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FIRE!

PLANNING FOR FIRE


Recently I’ve had conversations about what MWHA is doing to deal with fire hazards, what can be done to “harden” homes to prevent fires and what to do in case of a fire. Living in a Very High Fire Severity Hazard Zone, the highest risk, makes all of these issues critical to life on the hill.

WHAT MWHA DOES TO ADDRESS FIRE HAZARDS


First, MWHA is continuing to educate realtors and builders about the need to include road improvements as part of their building project. Builders are required by law to provide at least a 20 foot wide along their property (often referred to as the minimum adjacent roadway improvement). Unfortunately, builders seek waivers of that requirement and those waivers are sometimes granted.


It is critical that neighbors attend hearings and/or submit written statements so that the laws are enforced and roads are improved. MWHA will speak up too, but it is up to individual neighbors to stand up for their neighborhood in order to get the laws enforced.


MWHA is also working to have the road improvements done at the beginning of construction, not at the end of construction. When this has been done, it has facilitated two-way traffic and minimized congestion during construction—both fire safety issues.


Why are road improvements so important? Emergency vehicles need access and residents need to be able to evacuate. The only way our roads will be improved is incrementally as new construction is done. Enforcing the law on road improvements benefits not only the residents of the new construction but the community as a whole and subsequent generations.


· HOW YOU CAN HARDEN YOUR HOME TO PREVENT FIRE



Both stress that it is important to plan your landscaping to prevent fire from spreading:


Vegetation Conditions:

1. Trees touching/overhanging structure: Remove limbs within five feet of any structure, and within 10 feet from any chimney outlet. Trim trees up to six feet or one third their height.

2. Vines and climbing plants: Remove from all structures.

3. Hedges and screens between homes: Reduce and maintain to a height of no greater than eight feet.

4. Large shrubs under windows: Maintain 12-inch separation under windows.

5. Ground cover: Maintain at 18-inch maximum height.

6. Dead vegetation: Remove all dead material within 100 feet of structures.


Specific Plants That are Common and are Fire Hazards:

1. Italian Cypress: Remove if center of trunk is within 10 feet of any structure.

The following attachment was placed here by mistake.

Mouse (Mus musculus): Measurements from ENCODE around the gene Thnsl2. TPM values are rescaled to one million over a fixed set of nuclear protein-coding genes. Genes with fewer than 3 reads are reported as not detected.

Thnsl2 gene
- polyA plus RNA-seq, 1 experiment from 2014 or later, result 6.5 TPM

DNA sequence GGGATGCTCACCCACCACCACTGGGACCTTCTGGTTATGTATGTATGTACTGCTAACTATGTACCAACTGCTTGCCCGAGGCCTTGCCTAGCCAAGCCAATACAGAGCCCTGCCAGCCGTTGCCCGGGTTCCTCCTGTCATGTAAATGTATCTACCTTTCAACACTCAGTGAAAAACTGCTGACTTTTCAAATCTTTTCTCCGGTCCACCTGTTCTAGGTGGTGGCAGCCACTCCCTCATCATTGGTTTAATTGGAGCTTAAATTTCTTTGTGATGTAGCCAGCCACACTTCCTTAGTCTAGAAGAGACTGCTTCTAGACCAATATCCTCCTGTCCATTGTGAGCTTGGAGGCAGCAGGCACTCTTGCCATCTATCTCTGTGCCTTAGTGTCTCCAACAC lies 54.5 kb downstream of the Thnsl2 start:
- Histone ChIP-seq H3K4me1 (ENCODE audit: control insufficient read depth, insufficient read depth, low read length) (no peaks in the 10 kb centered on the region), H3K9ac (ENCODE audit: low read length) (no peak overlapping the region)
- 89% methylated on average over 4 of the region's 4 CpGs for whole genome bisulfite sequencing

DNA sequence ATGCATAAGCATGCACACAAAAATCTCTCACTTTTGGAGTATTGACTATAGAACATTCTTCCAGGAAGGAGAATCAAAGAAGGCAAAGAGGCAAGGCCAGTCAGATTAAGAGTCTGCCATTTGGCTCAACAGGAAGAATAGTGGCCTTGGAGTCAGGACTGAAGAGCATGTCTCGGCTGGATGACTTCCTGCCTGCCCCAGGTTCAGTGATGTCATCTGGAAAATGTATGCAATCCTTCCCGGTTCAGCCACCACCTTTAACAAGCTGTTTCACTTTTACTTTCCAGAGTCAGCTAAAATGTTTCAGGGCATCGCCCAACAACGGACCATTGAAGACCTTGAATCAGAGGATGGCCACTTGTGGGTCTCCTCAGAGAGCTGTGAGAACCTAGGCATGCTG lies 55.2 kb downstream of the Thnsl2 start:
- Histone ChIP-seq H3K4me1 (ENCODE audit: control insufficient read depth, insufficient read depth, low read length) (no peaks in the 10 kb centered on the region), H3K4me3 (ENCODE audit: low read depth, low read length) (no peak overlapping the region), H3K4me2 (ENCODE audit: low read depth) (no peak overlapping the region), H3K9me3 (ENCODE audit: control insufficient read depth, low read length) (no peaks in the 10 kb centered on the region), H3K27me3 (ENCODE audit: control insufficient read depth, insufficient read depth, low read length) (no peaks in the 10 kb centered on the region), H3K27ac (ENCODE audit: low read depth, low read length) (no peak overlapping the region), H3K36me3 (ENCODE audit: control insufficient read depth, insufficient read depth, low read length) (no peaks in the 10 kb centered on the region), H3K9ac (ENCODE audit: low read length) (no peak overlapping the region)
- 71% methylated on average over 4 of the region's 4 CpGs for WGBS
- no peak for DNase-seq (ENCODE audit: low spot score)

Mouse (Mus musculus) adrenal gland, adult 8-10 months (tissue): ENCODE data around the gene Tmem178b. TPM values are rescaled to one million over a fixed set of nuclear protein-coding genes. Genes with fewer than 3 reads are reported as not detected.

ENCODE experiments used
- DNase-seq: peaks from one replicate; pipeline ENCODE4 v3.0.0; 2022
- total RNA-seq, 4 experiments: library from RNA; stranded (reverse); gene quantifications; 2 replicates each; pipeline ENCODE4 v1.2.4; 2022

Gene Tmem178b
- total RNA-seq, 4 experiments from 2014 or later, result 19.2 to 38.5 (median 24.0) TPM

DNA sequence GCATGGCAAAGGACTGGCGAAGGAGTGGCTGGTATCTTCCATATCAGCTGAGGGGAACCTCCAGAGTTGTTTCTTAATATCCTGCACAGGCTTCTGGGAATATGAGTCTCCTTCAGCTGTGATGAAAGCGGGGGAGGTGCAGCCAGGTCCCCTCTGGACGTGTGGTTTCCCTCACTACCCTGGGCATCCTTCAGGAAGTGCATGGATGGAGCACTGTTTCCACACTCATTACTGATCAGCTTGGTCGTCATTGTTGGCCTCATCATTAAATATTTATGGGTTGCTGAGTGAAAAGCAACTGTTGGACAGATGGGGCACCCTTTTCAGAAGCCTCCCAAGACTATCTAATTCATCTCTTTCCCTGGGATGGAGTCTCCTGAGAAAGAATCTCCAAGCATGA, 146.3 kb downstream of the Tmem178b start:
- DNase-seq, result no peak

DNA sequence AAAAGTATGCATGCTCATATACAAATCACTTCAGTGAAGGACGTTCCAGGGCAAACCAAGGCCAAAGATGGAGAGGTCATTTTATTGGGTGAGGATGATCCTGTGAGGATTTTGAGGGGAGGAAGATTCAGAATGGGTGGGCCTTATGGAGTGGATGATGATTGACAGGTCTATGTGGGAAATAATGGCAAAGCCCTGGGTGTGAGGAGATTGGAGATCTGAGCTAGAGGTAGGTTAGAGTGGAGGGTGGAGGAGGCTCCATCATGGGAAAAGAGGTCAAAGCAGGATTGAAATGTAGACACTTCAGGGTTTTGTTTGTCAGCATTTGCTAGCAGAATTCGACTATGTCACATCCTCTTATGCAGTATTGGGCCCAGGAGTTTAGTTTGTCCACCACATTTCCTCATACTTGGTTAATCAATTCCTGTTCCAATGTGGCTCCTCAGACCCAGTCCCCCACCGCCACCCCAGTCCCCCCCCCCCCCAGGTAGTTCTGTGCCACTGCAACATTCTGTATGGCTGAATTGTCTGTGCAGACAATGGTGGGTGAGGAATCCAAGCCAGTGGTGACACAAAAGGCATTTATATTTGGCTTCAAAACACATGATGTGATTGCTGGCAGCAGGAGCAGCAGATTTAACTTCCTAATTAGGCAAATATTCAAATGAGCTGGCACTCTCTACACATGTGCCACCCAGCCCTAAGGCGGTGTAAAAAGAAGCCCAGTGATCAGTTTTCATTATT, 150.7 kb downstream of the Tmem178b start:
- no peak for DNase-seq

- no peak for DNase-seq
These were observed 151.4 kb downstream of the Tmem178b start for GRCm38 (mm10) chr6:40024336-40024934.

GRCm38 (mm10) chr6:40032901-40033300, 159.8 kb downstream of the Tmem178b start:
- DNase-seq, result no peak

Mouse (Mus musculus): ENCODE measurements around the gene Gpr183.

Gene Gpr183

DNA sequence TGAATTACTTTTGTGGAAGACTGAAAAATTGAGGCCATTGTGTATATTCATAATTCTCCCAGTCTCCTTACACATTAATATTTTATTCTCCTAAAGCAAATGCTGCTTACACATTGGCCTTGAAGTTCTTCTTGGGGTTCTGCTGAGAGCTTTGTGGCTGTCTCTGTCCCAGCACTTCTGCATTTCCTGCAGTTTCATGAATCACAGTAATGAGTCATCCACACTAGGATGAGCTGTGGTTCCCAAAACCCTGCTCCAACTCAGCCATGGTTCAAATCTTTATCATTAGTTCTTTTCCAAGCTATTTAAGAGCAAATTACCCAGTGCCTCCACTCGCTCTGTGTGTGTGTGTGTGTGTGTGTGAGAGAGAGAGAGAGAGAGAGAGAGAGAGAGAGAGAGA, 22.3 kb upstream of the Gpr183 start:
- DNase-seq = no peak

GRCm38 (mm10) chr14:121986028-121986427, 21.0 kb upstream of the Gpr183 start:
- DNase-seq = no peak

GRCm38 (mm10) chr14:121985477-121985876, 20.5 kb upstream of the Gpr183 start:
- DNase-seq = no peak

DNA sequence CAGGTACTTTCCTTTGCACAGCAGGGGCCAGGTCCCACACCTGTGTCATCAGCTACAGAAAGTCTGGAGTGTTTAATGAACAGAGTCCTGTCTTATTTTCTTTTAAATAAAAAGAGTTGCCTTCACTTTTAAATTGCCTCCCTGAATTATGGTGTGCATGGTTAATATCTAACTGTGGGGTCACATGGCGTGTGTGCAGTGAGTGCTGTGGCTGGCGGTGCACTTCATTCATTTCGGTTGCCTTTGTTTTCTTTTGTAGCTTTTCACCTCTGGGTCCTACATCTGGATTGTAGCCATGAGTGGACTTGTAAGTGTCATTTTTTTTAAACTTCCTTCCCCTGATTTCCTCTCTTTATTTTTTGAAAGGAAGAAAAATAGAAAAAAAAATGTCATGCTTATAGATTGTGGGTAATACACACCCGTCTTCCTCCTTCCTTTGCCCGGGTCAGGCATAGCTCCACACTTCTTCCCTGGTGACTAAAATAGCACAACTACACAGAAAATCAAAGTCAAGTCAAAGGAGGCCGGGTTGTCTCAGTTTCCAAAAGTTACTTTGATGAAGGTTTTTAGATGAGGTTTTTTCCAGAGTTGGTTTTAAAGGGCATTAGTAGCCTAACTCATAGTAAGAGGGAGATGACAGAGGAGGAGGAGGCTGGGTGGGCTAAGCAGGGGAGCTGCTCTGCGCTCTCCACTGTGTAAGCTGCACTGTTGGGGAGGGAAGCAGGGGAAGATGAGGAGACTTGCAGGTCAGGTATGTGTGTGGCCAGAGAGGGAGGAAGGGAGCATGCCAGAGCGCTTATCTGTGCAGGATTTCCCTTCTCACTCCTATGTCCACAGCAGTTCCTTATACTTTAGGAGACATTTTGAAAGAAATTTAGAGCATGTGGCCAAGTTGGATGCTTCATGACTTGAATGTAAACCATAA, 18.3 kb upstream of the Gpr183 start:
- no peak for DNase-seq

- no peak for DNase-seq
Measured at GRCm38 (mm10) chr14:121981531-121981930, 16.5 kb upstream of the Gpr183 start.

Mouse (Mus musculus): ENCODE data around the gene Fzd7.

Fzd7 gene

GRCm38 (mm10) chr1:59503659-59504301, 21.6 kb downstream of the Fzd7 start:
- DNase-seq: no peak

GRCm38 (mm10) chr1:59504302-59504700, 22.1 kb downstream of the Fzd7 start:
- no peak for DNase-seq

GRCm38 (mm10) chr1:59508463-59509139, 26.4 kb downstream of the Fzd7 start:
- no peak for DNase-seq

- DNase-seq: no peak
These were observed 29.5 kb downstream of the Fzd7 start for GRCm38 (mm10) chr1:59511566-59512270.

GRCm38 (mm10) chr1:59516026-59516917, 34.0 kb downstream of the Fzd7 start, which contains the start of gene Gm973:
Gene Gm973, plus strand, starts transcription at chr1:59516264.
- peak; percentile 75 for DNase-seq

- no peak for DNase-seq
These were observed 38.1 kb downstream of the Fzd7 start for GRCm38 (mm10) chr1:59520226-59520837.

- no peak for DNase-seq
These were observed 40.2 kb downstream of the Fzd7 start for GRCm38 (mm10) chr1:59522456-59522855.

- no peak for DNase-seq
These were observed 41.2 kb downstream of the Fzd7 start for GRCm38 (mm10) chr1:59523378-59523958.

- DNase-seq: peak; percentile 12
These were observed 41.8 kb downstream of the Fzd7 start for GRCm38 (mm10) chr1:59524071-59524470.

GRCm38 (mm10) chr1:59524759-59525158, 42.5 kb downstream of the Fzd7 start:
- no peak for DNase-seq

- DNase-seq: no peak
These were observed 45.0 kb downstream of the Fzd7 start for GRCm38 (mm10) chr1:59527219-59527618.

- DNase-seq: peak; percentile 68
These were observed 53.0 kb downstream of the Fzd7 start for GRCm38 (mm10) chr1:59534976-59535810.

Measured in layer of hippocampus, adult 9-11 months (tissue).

2. Junipers: Remove within 10 feet of any structure.

3. Bougainvillea: Remove from all structures.

4. Wisteria/Trumpet Vines/Creeping Fig, etc.: Remove from all structures.

5. Palms: All palm trees should be free of dead or dying fronds. Consider removing unmaintained trees.

6. Pines: Maintain all pines free of dead material.


THIS DOES NOT MEAN DESTROYING NATIVE AND PROTECTED TREES. Our community contains some of the last black walnut groves (a protected species) as well as numerous other protected trees and shrubs. The urban/ woodland interface is part of what makes the community unique.

Native and significant trees and shrubs are protected by law-- Removing or damaging protected trees and shrubs (such as “topping” them) without permits is illegal.

The protected species include:

Elderberry shrubs/trees

Toyon shrubs/trees

Oak trees

Black Walnut trees

Sycamore trees, and

California Bay trees

Removing or damaging these trees and shrubs without the proper permits, even on land you own, will result in fines and penalties. Removing or damaging trees on public property, such as “topping” trees to improve your view, is considered destruction of public property with the attendant potential criminal liability. Topping your neighbors’ trees exposes you to civil liability.


WHAT TO DO IN CASE OF A FIRE


Having evacuated the Elyria Canyon fire with two young children, I now keep a “go box” or small fireproof box. It contains thumb drives with sentimental family photos, and our passports, birth certificates and other papers that might be hard to replace.


LAFD suggests that you:

  • Bring in flammable items (patio furniture, mats, toys, trash cans, etc.)

  • Turn off propane tanks and move portable tanks away from structures

  • Connect garden hoses to outside water valves for firefighters to use

  • Fill buckets with water and place them around the outside of the house

  • Turn off sprinklers to save neighborhood/property water pressure

  • Turn on lights outside and inside for firefighter visibility in smoke or darkness

  • Shut windows and doors, but leave them unlocked

  • Remove lightweight curtains and flammable window shades

  • Move flammable furniture away from windows and doors

  • Shut off gas at the meter; turn off pilot lights

  • Shut off A/C and ventilation systems

  • Place ladders to the corner of your roof for firefighters to quickly gain access

  • Back your vehicle into the driveway for quick departure


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